Logansport Democratic Pharos, July 14, 1847

Logansport Democratic Pharos

July 14, 1847

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Issue date: Wednesday, July 14, 1847

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Publication name: Logansport Democratic Pharos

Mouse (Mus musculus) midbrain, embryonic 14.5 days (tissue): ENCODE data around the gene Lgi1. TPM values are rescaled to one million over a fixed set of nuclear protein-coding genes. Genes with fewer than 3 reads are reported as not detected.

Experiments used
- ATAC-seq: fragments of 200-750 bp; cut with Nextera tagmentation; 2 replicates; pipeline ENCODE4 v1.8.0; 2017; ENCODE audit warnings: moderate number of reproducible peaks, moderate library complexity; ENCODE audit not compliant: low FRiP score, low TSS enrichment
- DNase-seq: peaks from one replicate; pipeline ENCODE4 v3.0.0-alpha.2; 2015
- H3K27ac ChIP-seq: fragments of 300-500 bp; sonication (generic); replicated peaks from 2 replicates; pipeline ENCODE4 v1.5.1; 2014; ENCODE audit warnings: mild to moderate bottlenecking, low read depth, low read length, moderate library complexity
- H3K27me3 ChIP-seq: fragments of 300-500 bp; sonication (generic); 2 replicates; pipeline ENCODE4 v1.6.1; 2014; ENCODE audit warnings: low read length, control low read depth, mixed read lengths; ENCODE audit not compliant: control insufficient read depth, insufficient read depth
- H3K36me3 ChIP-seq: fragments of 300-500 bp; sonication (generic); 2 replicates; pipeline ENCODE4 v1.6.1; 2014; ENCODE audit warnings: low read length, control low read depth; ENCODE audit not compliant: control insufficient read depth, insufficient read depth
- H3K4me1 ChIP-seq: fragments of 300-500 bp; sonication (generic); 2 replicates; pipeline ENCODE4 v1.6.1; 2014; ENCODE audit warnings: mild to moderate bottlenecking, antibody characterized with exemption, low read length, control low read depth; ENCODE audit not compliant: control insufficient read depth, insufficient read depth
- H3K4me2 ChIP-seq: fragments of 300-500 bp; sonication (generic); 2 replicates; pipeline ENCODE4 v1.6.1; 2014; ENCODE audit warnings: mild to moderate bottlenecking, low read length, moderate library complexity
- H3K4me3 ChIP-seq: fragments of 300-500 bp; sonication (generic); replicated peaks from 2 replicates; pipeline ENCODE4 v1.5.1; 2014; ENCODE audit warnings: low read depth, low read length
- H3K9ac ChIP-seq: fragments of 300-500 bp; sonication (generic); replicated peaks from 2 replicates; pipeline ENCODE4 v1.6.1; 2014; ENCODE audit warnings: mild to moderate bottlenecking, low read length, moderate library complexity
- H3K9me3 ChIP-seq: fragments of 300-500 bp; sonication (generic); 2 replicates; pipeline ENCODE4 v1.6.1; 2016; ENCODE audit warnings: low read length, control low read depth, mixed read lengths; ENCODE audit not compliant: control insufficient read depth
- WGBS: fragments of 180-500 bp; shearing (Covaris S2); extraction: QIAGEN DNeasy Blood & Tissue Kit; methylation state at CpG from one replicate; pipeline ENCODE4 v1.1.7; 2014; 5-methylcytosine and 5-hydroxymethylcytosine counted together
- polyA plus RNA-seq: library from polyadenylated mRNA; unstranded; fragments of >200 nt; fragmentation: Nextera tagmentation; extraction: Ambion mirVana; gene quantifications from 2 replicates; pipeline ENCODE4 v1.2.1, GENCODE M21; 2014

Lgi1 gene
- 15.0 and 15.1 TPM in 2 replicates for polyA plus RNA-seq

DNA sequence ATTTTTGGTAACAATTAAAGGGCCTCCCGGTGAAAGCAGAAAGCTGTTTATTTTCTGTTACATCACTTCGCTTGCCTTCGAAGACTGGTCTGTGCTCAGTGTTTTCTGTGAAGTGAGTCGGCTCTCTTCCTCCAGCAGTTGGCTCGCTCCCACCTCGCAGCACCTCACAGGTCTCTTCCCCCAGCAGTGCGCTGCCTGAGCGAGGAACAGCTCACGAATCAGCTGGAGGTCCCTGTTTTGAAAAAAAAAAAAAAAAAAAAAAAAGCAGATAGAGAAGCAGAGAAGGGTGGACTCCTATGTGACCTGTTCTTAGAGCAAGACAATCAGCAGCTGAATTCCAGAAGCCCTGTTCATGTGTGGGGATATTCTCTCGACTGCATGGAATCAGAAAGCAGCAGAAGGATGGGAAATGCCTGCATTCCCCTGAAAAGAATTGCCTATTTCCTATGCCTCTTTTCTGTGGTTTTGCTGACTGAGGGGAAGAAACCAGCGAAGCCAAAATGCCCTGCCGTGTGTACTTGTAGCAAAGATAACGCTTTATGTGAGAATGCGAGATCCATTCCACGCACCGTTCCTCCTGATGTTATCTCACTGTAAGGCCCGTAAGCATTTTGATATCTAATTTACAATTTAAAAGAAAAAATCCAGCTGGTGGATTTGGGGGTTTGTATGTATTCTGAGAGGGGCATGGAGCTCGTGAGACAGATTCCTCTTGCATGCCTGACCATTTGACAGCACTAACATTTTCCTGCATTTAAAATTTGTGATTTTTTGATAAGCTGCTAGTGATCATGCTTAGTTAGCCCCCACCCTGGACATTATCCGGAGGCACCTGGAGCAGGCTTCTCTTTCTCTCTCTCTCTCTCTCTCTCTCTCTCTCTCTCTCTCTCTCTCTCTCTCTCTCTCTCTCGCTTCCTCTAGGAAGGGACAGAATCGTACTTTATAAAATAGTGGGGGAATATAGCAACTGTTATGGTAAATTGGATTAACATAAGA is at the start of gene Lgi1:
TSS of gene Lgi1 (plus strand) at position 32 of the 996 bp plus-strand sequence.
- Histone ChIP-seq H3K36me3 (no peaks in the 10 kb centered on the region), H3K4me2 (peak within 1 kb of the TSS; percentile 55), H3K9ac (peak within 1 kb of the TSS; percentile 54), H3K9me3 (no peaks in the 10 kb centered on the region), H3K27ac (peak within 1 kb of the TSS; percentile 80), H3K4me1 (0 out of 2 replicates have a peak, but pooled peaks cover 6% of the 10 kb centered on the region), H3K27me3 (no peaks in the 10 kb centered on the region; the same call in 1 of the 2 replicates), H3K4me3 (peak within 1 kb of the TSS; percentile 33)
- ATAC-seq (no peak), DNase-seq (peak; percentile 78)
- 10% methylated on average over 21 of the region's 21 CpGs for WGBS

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Logansport Democratic Pharos (Newspaper) - July 14, 1847, Logansport, Indiana BEMOCRATIC PHAROi§. "Tüc Coiistitulion auil ils Cnrrency." VOL. III.LOGANSPORT, CASS CO., lA., WEDNESDAY, JULY 14, 1847. NO. 52—156.MISCELLANY. SPEAK NO ILL. BY C. SWAIN. Nay, speak no ill! a kindly word Can never leave a sting behind; And, oh I to breathe each tale we've heard Is far beneath a noble mind. Full oft a better eeed is sown. By choosing thus the kinder plan; For if but little good be known. Still let us speak the best we can. Give me the heart that fain would hide, Would fain another's fault eflace: How can it pleasure human pride To prove humanity but base? No! let us reach a higher mood, A nobler estimate of man: Be earnest in the search for good. And speak of all the best we can. Then speak no ill, but lenient be To others' failings as your own: If you 're the first a fault to see. Be not the first to make it known— For life is but a passing day. No lip may tell how brief its span : Then, oh! the little time we stay. Let's speak of all the best we can! From the N. Y. Spirit of the Times. THE FIRST PIANO IN WESTERN ILLINOIS. A fjw evenings since, after reading to a lady a story about the ititroduclioa of a Pi-nno Forte into the Siaic of Aikansas—wliich Is conceded on all liaiids to bo a «^'ootl 'uii —iny friend related to iiie the incidenis connccied with tlio a|>|)earaiice of the "iu-aiiiinatoi] quadruped'" in the northern jiur-lioa cf tlie Sucker State, she beii)g nii eye witness to what occurred on the occasion. For the arnusement of our readers 1 wil! venture to describe them. During the summer following the terini-natioii of the Black-llawk war—beuig amongst the first of the Down East Emigrants to the country, then barely evacuated by the red men of tlie forest—Dr. A-, of Baltimore, removed to what has since become a small towii near the Illinois river, by the name of P--The docioi''s family was composed of three young ladies and his wife, all of whom were performers on the piano, and one of tbf;m the possessor of the instrument in question. As is usually the case in all newly settled places when a "newcomer" makes his first ;:|'pcarauce, 'lie neighbors (that were to had collected togeiiier for the put pose ol seeing the doctor's "phinder" unpacked, and inaking the acquaintance of its pos-ficssor. Dr. A away in -'s "household'" was stowed seven large wagons—being fiist packed into pine boxes, on which were painted, in large black letters, the contents, address, &.C. One wagon after another was unloaded without much sensation on the part of the little crowd of lookeis on, except an occasional exclamation similar to the following, from those who had "never seen the like before.'" "Glassl This side up with care! Why, I thought this fellow was a doctor! What on yearth is he going to do with that box full of winders?" "This side up with care!" exclaimed one. "He's got his paragoric and ile-of-sjtike fixin's in that. Wont ho fizic them agur fellers down on the river!" In the l:nt wagon there was but one large box, and on it were painted the words, "Piano Forte—keep dry and handle cateful-ly.'" It required the assistance of all the bystanders to unload this box, and the curiosity excited in the crowd upon reading the foregoing words and hearing the musical sounds emitted as it struck the ground, can only be gathered by giving a few of the expressions that dropped fiom the spectators. "Pine fort!" said a tall, yellow haired, fever-and-ague looking youth; "wonder if he is afeerd of the Injuns? He can''i scare them with a pine fort." "K-e-e-p d-r-y," was spelled by a large raw-boned man, evidently a liberal patron of "old bald face," who h :d broken off at the letter "y," with "Drotyour temperance karacters—you needn't come round with your tracts!" He was interrupted at tiiis point by a stout built personage, who cried out: "H-j's got his skeletons in thar, and he's afeerd to gin them licker, for they '11 break out if he does. Poor fellows! they must suffer powerfully!" "Handle carefully!" said a man in a red hunting shirt, and the size of whose fist, as he doubled it up, was tsvice that of an otdi-nary man. "Thar's some live criiter in thar—don'i you hear him groan?" This was said as the box struck the ground, and the concussion caused the vibration of the strings. No sooner had all hands let go of the i)0x than doctor A. was besieged by his neighbors, all of whom were determined to itnow what were its contents, and what was the meaning of "piano forte.'"' On his telling them that it was a musical instrument, some "rtckoued that it would take a larnal sight of wind to blow it"—others that it would take a lot of men to make it go, fiic. The doctor explained its operations as well as he could, but still his description was any thing but satisfactory, and he only got rid of his inquisitive neighbors by promising a sight at an early day. Three days—days that seemed like weeks to the pet sons before-mentioned— elapsed before the premises of doctor A. were arranged for the reception of visitors; ;tnd various and curious were the surmi-'^es among the settleis during this time. Doctor A. and his "plunder" were the only topics of conversation for miles around. 'I'iie doctor's house had but one room, but this was one of double the otdinary size, and the carpets were al] too small to cover ihe entire floor; hence a strip of bare floor appeared at each side of the room. Opposite to, and facing the door was placed the "pine fort." All wns ready for the admission of visitors, and miss E. was to art as the first [¡erformer. 'i'he doctor had but to o|.'en the door, and half a score of men were retidy to enter. Miss E. look her seat, and at the first sounding of the instrument tiie party present rushed in. Some went directly up to the '-critlur," as it had been called on account of i(s having four legs—some, more shy, remained close to the door, where, if necessary, they could more easily make their escape; while others, who had never seen a carpet, were observed walking round on the strij) of bare floor, least by treading on the "liandsuin kaliker" they might spoil it. 'J'he first tune seemed to put the whole company in ecstacies. The raw boned man, who was so much opposed to temperance tracts, pulled out a fl isk of whiskey, and insisted that the "gal" should drink. Another of the company laid.down a dime iind wanted "ihai''s worth" more of the "Forty Pains," as the name of the instrument hrid come to him after travelling through some five or six pronunciations. Another, with a broad grin on his face, dc-clarcd that he "would give his claim and all the truck on it, if his darter could iiavc such a cupboard!" The "pine fort" man suggested that if that sort of music li.ul been in the Black Hawk war "they would have skeercd the Injuns like all hollei !" It is needless to suy that it was late at night before miss E. and the other ladies of the house could satisfy their delighted hearers that they wete all "tired out."— The whole country for twenty miles aTouiid rung with the praises of doct. A''s. "eon-sarn" and "musikel kubbnid." The doctor immediately had any qiiantity of patients—all of whom, however, would come in person for advice, or for a few "agur pills," but none of whom would leave without hearing the "forty pains.'" Wilh an easy and a good natured disposition, doct. A. soon formed an extensive acquaintance, obtained a good practice, and became a popular man. He was elevated to some of the most responsible offices in the gift of the people—one of which he held at the time of his death. So much for the charms of a Piano Forte! Tolkratiox.—When Abraham sat at his tent door, according to his custom, waiting to entertain strangers, he espied an old man stooping and leaning on his staff, weary with age and travel, coming towards him, who was an htiiidred years of age. He received him kindly, washed his feet, jirovided supper, and caused him to sit closvn; but observing that the old man eat, and prayed a blessing on his meat, he no! nor begged asked him why he did not worship the God of Heaven? The old man told him he worshipped the fire only; at which answer Abraham grew so zealously angry that he thrust the old man out of his tent, and ex-[josed him to all the evils of the night and an unguarded condition. When the old man was gone,God culled on Abraham and asked where the stranger was? Ho replied, I thrust him away because he did not worship thee. God answered hiin, I have suffered him these hundred years althotighhe dishonored me, and could thou not have endured him one night when he gave thee no trouble? Upon this, saith the story, Abraham fetched him back again, and gave iiim hospitable entertainment and wise instructions. Go thou and do likewise, and thy charity will be rewarded by the God ol' Abraham. An Oriental Storv.—Duritig the absence of R:ibbi Meir from his house, his two sons died—both of them of tincommon beauty and enlightened in the law. His wife bore them to her chamber, and laid them upon her bed, and spread a while covering over their bodies. When Rabbi Meir returned, his fi.st inquiry wa.s for his song. His wife reached him a goblet; he praised the Lord at the going out of the Sabbath, drank, and again asked, "where ate my sons, that they too may drink of the cup of blessing?" "'J'hey will not be far off," said she placing the food bofore him, that he might eat. lie was in a gl.id and genial mood, and when he had said grace after me'atjshe thus addressed him: "ii ibbi, with thy permission. I would fain propo.'^e to thee one qtiesiion." "Ask it, my love," replied he. "A few days ago, a person entrusted some jewels in my custody, and now he'de-mands them, should I give them back to him?" "^I'his is a question, said the Rabbi Meir, which my wife slio'ild not have thought'ne-cess.iry to ask. Wh.ii, would'st, thou hesitate or be reluctant to restore to every one his own?" "No," she replied, "yet I thought it best not to restore them, without acquainting ihee therewith." She then led him to the chamber, and stepping to the bed, took the white covering from the dead bodies. ."All! iny sons, my sons," loudly lamented their father, "my sons! Ihe light of my eyes and tijc light oi" my understanding, 1 was your father but ye were n)y teachers in the law." The mniher turned away and wept bitterly. At leiigili she took her husband by the htitid and said, "R;ibbi, didst thou not leach tne that we miisi not be rcluctant to restore i!i:il whicli was ennus'cd to our keeping? See, the Lord g.ive, and the Loul huh t:ik.' n away, and blessed be the naiii.e of iht! Loid!" "Blessed be Ihe name of the Lord," echoed itie holy m in; "tiitl blessed bo his holy name, forever."—M'uhua of the Rabbins. Thk Love or Naturi;.—The love of nature as a "ihing of life" exjilains the faci, which is well kuown to many who are un-aware of the cause, that in otir cummunion wilh nature, we never feel alone. We feel solitarv whcn we do not fiiid man amouii ì MEXICO. Í41 the present stale of our relations wilh this*country, the following statistical statement in relation to it will prove interesting: The republic of Mexico contains an area, in square miles, 1,050,000; the census of 1842, the latest taken, shows a population of 7,015,509; (this has since probably increased to between eight and nine millions.) Of this number, there were of Indians, 4.000,000; whites, 1,000,000; negroes, C.OOO. Of all other castes and colors. Ziinbocs, .Mestizoes, Miilalloes, &c., •J,000,50!). In Ihe cily of Mexico there are/our colleges, one under the control of liie archbishop and the others under that of the Government. The number of newspapers published in the cuumry, in 1S4Ü, amounted to 44, of wliich i'ix were published in th;; Departmeni of Mexico. The value of the Mexican manufacturing eslab-lishmuiits muy be estimated al ^12,000,-000; specie annually exported from that country, §20,000,000; exports of other products of induslrv, about §2,000,000; imports in 1840, $12,000,000. The public debt, foreign and internal, is estimated at $150,000,000—of which threo fifths are due to the English creditors. The actual income of the Government may be set down at $15,000,000. The Mexican Church possesses property to the amount of about $'S0,000,000. The number of religionists of all descriptions, regular and secular,clergy, monks and nuns, amounts to 7,000.— In 1840, the army of Mexico consisted of the following force: Brigades of artillery, (on foot,) 3; do. do. (uioimted) 1; separate companies, 5; engineer carj)s, 1; baltallion of sappers, 1; regiments of permaneni infantry, 8; regi' iiients of active infantry, 9; regiments of permanent cavalry, 8; regiments of active cavalry, G—the whole amouuting to about -10,000. This force has since been considerably increased, and is probably aug^menting every day. The navy was, in 1840, composed as follows:—Steam frigates, S; brigs, 2; schooners, 3; gunboats, 2. This force has also been increased. We may noW probably estimate the army at 50,01)0, and the navy as being composed of 12 vessels, of all sizes. Tne army numbers 14 generáis of division, and 23 of brigade. There are over three thousand mines uf the precious nietals in Mexico. Of these very few are gold mines. The ores of Gu- WiLLiAM Penn oy Marriage.—Never marry but for love—but see that thou lov-est what is lovely. If love be not thy chief motive, thou wilt soon grow weary oT the marriag:; stale, and stray t'rom thy promise to Fearch out pleasures in forbidden places. It is the difference between love and passion, that this is fixed, that volatile. They that marry for money, cannot have the true satisfaction of marriage, the requisite means being wunnng. O, how soidid man has grown! Man, the noblest creature in the world! As a god on earth, the image of him that made us—thus to mistake earth for heaven, and worship gold for God. the works of man. A deserted house is anahnato afford tho largest proportion of gold, which is about 3 penny weights of gold to one mark of silver. Most of the mines are in Northern Mexico. The whole a-mount coined at the mint in the city of Mexico, since the conquest, is ^'443,000,-000; since 1G90, $2yr),yG8,750. The annual produce of tlie mines is from 22 to 24,000.000 of dollars. The awaids made in 1842, in favor of American citizens, by the commission for the adjudication of American claims against the Mexican go-vernmenl, amounied to about ,$2,000,000. CoxcKALiiD Weapons.—A boy, who had his fists in his pockets, was accosted by his mastei in the lijliouing manner: "Hallo, boy, take those fisis out of your pockets; it's against the law to carry concealed weapons in ihis Siatu." one of the dreariest places in the world; it is more dreary than the raw cbillness of a new m^idc grave; and so is a deserted cily, lill nature has covered its ruins with verdure, and mad j it her own again. But we feel no such overpowering sense of loneliness among the works of God; there is a reverence or awe, indeed, when man stands on the sea-shore—when he gazes on the expanse of the desert—or when he stands al midnight on the deck of the vessel in the heart of the seas. Why is it so? Among ihe for&aken works of m;in we feel solitary, because man is not there. Among the works of God we never feel so desolate, because he is there. We find this among the adveniurers t)f the West; they have compbiiiied of .loneliness only in the jires-eiice of men. So in the Arabian deseris, Chautt aubriaiid found an iuleliigent young countrymen of his own who was so enchanted willi their sublime solitudes, that he had given up his friends and his home. How poweilully can this sentiment sometimes act upon the heart, we see in one of the most striking ofPark's adventures. He was in an African wilderness, far from any abodes of men, overcome with weariness, and ¡darmed by beasts of prey. He felt as if all was over with him, and was on the point of lying down in despair, when his eye rested on a little flower blooming alone amidst the desert sands. It carried his thoughts upwards at once to Him that made it. He asked himself if it were possible that the Being who sustained that little flower in existence,could withdraw his presence from suffering man. He no longer fell hopeless and alone; he went his way with new vigor, and soon reached a |)lace of repose and safety. And had ho felt deserted, he would in an hour have been torn by tfiie beasts of the desert, and to this day his bones would have whitened in ihe sun. When Darius oflijred Alexanderten thousand talents to divide Asia equally with him, he answered, "The earth cannot bear two suns, nor Asia two kings." Par-menio, a friend of Alexander, hearing the great offers Darius had made, said, "Were I Alexander I would except them." "So would I," replied Alexander, "were I Parmenio." Nobility is to be considered only as an imaginary distinction, unless accompanied wilh the practice of those generous virtues by which it ought to be obtained. Titles of hon(jr conferred upon such as have no personal merit, are at best but the royal stamp set upon base metal. Honorable age is not that which standelh in length of time, nor that which is measured by number of years;-but wisdom is the grey hair unto man, and unspotted life ;s old age. Wickednrss, condemned by her own witnesses, is very timorous, and being pressed with conscience always forecasleth evil things; for fear is nolhing else but a be- Maey.—Who docs not hive the common yet beautiful name, Mary? It is from the Hebrew and. means a "tear-drop." What sweet and joyous hours of other days— what pleasing associations does not the name call up to every heart! Who knows aiig-fat ill of Mary?' Who that does not love the name? If there«is anything gentle and valued and womanly, what Mary possesses it not? Was it not Mary who was • "Last at the cross, . And earliest at the grave?" And was not Mary the mother of the Savior of the world?—Boston Sun. traying of the eth. succors which reason offcr- The noblest spirits are those which turn to Heaven, not in the hour of sorrow, bui in that of joy; like the lark, they wait for the clouds to disperse, to soar up iato their native element. A gentleman in New Orleans was agreeably surprised the oiher day, to find a plump turkey served up for his dinner, and as'ied of hisservanl how it was obtained. "Why, sa," replied blackec, "dat ar turkey is been roosting on our fence tree nites; so dis mor-niu' 1 seize him for de rent ob de fence." The white of egg is said to bo a specific for fish bones sticking in the throat. It is to be swallowed raw, and will ctirry down, a bone easily and certainly. The pleasure which effects the human mind with the most lively and transporting touches, is the sense that we act in the eye of infinite wisdom, power, and goodness, that will crown our virtuous endeavors here with a hapi)iness hereafter, large as our desires ;md lasting as our immortal souls. Without this Ihe highest state of life is insipid, and witli it tlie lowest is a purtidise. Though an honorable title may be conveyed to posterity, yet the ennobling qualities which are the soul of greatness are a sort of incommunicable perception, and cannot be transferred. If a man could bequeath his virtues by will, and settle his sense and learning upon his heirs, as certainly as he can his land, a noble descent would then indeed be a valuable privilege. LATER FROM THE SOUTH. By the arrival of the steam ship Galveston, at N. Orleans, we have still later dates from Vera Cruz. Tlicy areto the loth insi, and we are happy to say, put a more fiivoraltle aspect upon things than by former advices. Gun. Cadwallader had succeeded in effecting a junction with the upland train under col. M'lntosh,at the National Bririge, where he dispersed the guerrilla liands in a short time. The calculation of the relative loss is 100 on the part of the Mexicans, and 15 kiKed and 30 or 40 wounded on the part of gen. Cadwalladar. There is not the slightest doubt that the result has much emboldened the country population, who are now joining the guerrilla bands in considerable numbers. The estimated loss of col. Mcintosh's parly is about $40,000. For miles the road was strewed with empty boxes and bacon sides which had been captured by the enemy, as well as the fine horse sent as a present to col. Harney fiom his frends in New Orleans. Much dissatisfaction is expressed on all sides regarding col. Mcintosh's arrangements for the safety of the train on the line of march. It is supposed a court oî inquiry will be called to invesligate the particulars. Tiie vomito was still very severe at Vera Cruz, but it was confined principally to foreign residents. - We have some further information from g;;n. Scott. He was still at Puebla, doing all that he could lo conciliate the favor of the numerous Catholic Priesis of that cily, of which there were about 500, and dis-an^iing the population of their prejudices against the Americans. He was to start within two or three weeks from the date of latest inlolligence, for the city of .Mexico. 'Reinforcements were continually arriving. In the capital itself, all was "confusion worse confounded." Every thing was upside down. It was thought Santa Atina resigned the Presidency to give Hcrrera an opportunity to conclude a peace, standing in the back-ground himself to take advantage of the movement afierwards according to the popular breeze. It was also thought gen. Scott had been instructed to lend his strength to the support ofaiiy power or administration in Mexico which should conclude a peace. In that case it is most reasonably surmised there would have to be a suflicient force left there to protcct such an administration, or the peace thus negotiated would last no longer than the time gen. Scott was getting out of the country ! We throw these conjectures out for what they are worth. Gen. Ahnonte was in prison, charged with a treasonable correspondence with one of the American Generals. It was said he would be shot agreeably to the sentence of a court martial which had been held on him. There are no Mexican troops between Puebla and the capital, nor any moms of defence thrown up at Rio Frio, or El Penon, as had previously been asserted. The whole force in the city of Mexico, al latest advices from thence, amounted to about 25,-000 men, indifferently armed and equipped. A small train, piolected by a rccruiling party, a number of disbanded soldiers, 1.50 in all, 75 of whom were armed, 30 being mounted, left Puebla for Vera Cruz, on the Sth insl., under command of capi. Bain-bridge, 3d artillery. This parly was much harrassed by the guerrillas, with whom they had several skirmishes, but managed to reach col. Mcintosh's encarnimient with a loss of five killed and one wagon captured. Capt. Walker, in the vicinity of Pero^, had succeeded in capturing 19 guerrilla and a hostile alcade whom he has .set to work as scavengers at the castle in that city. If the goverment had equipped more such companies as captain Walker's we would liear of less outrages IVom bands. They had a little fight at Tampico on the l5th. The Mexicans were reported to be guerrilla It is said that the authorities of New Or-leaiis have passed- a resolution requiring a certain number of piles of stone to be collected within the Municipalities, for the accommodation of the Musquiloes upon the coming summer, in order to prevent this numerous class of insects from tearing up the pavements to sharpen their bills upon. A man seeing in the streets an old woman driving some asses, said to her, "Adien, mother of asses." "Adieu, adieu, my son!" answered she. 1,500 strong in the vicinity of that place. On the night of the 12ih inst., demonstrations were made by the Mexican citizens to ris Í, but by timely information our tioops were on the alert, and lay on their arms all night. On the 15th inst., a party of Mexican lancers attacked the out-posls and diove all the sentinels into the city. On the IGth a party of Mexican rancheros attacked the Pilot Siation; they were greeted with a volley of musketry, when they retrealed. P. S.—Since the above was in type, wo have received the Pittsburgh Gazette, containing a telegraphic disj)aich from Philadelphia, 28th ult., announcing the most important intelligence from gen. Scoti'sarmy. The attack on Tanipico is confirmed. Gen. Scott and Worth, with about 5000 troops, had reached Rio Frio where they expected to encounter strong opposition Instead of this, they were met by a deputation from the capital with propositions to enter at once upon negotiations for peace. The terms were such as transcended the instructions of gen. Scott and mr. Trist, and were therefore refused, gen. Scott declaring his intention to march on the capital and make peace there. The Mexicans showed a disposition to come to almost any terms to keep the American Army out of the city of the Montezumas.— Ind. Journal, July 2. From the Michigan City News. ALLEGED CENSURE OF GEN. TAYLOR. "Rcsohed, ^ * * that the censuro cast by them [the administration membera of the last Congress] by a vote of tho House upon the terms made by General Taylor at the capitulation of Monterey, was unworthy the representatives of the nation, for whom he had perilled his life." The above is a part of one of the resolutions passed by tho Whig Congressional Convention at Plymouth, on the 13th of May last. Whig principles must be at a sad discount when the whig ||aders are forced ti resort to such miserable fystian to bolster up a sinking cause. The object of the resolution is apparent: it is 10 carry the impression that mr. Cath-cart voted "virtually" to censure gen.Taylor. It is a suflicient reply to all this to say that the resolution of the House, to which the above refers, was not a resolution of censure, but a mere refusal to approve or disapprove the "terms of the capitulation of Monterey," as we shall show before we conclude. All who know mr. Cathcart . know him to be a staunch friend of gen. Taylor. In fact, mr. C. voted to suspend ihe rules to allow the original resolution of I hanks to be introduced. We shall see by iliti record, that attempts to amend the rcso-lulion were declared out of order, and when the final voting was had the resolution was in such a shape that no one could vote against it without voting that tho war was unjust. This, of course, no true patriot would do, and hence we find mr. C. voting in the affirmaiive. But whenthercso-Uuion catnc back from the Senate amended and simj)!y rendering thanks to gen. Taylor and his army, mr. Cathcart voted for it as it expressed his views exactly. We do not know to whom the honor of first "censuring the terms" of the capitulation belongs. We believe that the Louisville Journal (whig) is entitled to this distinguished honor! At that time the whig papers unsparingly denounced the Administration for instructing (as they said) gen. Taylor to make those terms. But no sooner was it found that it had not instructed him, and the boot was on the other leg, than the whole federal camp was filled with the most dismal howling. In endeavoring to denounce the Administration, they had severely censured gen. Taylor. From the United Slates Gazette of the 13th of October last, we copy the following article as a fair sample of the ravings of the whig press shortly after the Monterey affair: "It is singular that, after so trivmphant a course, gen. Taylor should bring so IM' POTENT AND UNSATISFACTORY A CONCLUSION TO HIS OPERATIONS, and we should be inclined to CENSURE CONDUCT [!!] which permitted a large army, irith its leader, to depart in safety, ii-cllsupplied with arms and cannon, without the exaction even of a promise not to fight again, were we not made certain, by circumstances and the above semi-official announcement, that gen. Taylor acted not according to his own jadgmentf but in accordance with the orders of the cabinet at Washington ; which, being alarmed by the frightful expense of the war it heedlessly and wickedly entered upon, now seeking to purchase peace upon almost ANY TERMS. It is evident that gen. Taylor could soon have captured the army of Ampudia, and so deprived it of the opportunity of being arrayed again in opposition to our arms; and it is absurd to suppose he would have made such conditions as have been mentioned, and added thereto an armistice of eight weeks in duration, <{/"-ter so much hard fighting, and the loss of so many valuable officers and men. "Ampudia himself proposed capitulation, and the government, in its extreme desire to secure peace, has so hampered gen. Taylor as to oblige hitu to leave the advantage wilh the enemy. Should the ill-judged mercy of the cabinet fail of its intended effect, as it most probably willj^-en. Taylor icill be obliged to encounter the same army at San Luis Potosí, whither .it will go It is an old adage, that "persons in glass houses should n't throw stones.'" The fact is, the whigs, and not the democrats, Have censured gen. Taylor. But as the resolution of Coftgress appears to be the sole slock in trade of our whig friends—the beneficial operations of the Taiiff and Independent Treasury having rendered their doctrines obsolete—we will give its history from the Congressional Globe, p. 295, et seq. —As we have before stated, at the time the House resolution passed, "all of the facts and reasons in relation to the capitulation had not transpired," and hence mr. Douglass, of Illinois, remarked : "As tothe capitulation of Monterey, the Administration had forborne to express a judgment, but had charitably presumed there were sufficient reasonsfor it. Butas the House had no official knowledge of what those reasons were, it was unwilling to commit iiself in a matter of which it knew no-ihint'." This alone is an ample defence cf the resolution as passed. The record shows that mr. Cocke—who wilh other whigs had denounced the war and voted against the » act under which gen. Taylor was created a Major General (!)—introduced a resolution INDIANA STATS 1J0RART ^iahafous ;